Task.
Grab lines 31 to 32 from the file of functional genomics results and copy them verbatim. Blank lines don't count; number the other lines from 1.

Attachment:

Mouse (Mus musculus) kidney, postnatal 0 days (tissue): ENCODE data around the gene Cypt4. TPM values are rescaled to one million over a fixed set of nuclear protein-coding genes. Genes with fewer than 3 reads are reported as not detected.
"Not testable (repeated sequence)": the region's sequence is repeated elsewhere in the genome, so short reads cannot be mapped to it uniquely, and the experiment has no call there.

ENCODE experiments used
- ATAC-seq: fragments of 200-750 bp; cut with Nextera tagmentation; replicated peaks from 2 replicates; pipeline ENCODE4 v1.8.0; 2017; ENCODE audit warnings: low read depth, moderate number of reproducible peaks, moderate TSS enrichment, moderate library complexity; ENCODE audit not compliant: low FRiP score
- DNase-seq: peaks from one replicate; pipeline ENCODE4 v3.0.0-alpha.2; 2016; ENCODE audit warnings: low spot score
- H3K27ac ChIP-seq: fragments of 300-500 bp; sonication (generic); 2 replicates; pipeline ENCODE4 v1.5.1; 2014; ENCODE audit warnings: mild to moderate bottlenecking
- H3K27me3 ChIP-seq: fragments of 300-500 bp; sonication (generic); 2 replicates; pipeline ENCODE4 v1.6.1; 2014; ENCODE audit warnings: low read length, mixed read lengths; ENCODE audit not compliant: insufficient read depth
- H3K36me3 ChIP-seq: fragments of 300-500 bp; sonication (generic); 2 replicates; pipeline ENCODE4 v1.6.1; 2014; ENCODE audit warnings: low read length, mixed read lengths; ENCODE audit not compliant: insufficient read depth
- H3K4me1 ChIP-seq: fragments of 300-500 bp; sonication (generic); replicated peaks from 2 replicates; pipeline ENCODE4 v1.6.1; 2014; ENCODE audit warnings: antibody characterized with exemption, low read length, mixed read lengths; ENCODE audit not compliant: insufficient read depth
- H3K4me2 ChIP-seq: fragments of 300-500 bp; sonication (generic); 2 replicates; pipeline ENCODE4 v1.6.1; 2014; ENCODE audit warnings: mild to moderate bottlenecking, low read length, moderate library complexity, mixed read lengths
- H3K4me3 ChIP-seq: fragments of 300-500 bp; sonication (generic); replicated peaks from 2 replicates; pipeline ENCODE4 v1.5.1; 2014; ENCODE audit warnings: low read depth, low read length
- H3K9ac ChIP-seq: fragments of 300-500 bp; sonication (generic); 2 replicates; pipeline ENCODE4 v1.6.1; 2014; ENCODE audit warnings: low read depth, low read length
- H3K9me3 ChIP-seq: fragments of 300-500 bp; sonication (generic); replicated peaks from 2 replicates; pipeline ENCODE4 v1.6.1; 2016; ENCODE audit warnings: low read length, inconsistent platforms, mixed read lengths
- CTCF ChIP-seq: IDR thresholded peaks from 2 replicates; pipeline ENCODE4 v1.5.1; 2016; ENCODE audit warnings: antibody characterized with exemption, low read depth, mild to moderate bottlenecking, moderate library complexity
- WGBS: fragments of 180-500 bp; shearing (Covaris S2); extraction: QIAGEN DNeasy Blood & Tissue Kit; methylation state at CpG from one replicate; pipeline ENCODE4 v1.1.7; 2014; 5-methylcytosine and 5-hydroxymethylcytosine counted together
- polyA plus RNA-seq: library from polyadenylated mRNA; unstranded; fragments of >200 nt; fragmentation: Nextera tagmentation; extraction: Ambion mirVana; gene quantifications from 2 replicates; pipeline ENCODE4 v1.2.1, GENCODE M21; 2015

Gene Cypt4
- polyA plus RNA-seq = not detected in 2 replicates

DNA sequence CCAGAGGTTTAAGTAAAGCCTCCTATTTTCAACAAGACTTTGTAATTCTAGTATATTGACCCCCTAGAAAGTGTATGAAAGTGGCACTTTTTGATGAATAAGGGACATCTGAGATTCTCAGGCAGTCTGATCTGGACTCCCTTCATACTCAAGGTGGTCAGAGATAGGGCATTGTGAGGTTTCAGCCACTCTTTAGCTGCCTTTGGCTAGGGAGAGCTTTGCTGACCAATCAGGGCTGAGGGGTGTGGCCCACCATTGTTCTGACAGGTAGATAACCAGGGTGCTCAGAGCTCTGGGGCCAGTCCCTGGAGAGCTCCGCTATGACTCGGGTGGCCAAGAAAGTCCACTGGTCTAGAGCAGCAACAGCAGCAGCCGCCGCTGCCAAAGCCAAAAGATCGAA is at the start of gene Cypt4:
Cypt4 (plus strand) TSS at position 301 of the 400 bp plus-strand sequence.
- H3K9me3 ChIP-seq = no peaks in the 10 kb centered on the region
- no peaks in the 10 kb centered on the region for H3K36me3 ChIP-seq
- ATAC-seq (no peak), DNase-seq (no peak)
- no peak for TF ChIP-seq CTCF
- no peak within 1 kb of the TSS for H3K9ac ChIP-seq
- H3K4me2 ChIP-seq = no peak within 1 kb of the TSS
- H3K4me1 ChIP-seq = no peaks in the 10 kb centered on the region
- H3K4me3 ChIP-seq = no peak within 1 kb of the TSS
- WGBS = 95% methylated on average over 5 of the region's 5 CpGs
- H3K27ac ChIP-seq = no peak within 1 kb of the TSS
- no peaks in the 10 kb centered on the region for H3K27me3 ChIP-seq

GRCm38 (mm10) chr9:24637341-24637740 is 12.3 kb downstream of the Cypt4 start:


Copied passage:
- no peaks in the 10 kb centered on the region for H3K27me3 ChIP-seq

GRCm38 (mm10) chr9:24637341-24637740 is 12.3 kb downstream of the Cypt4 start: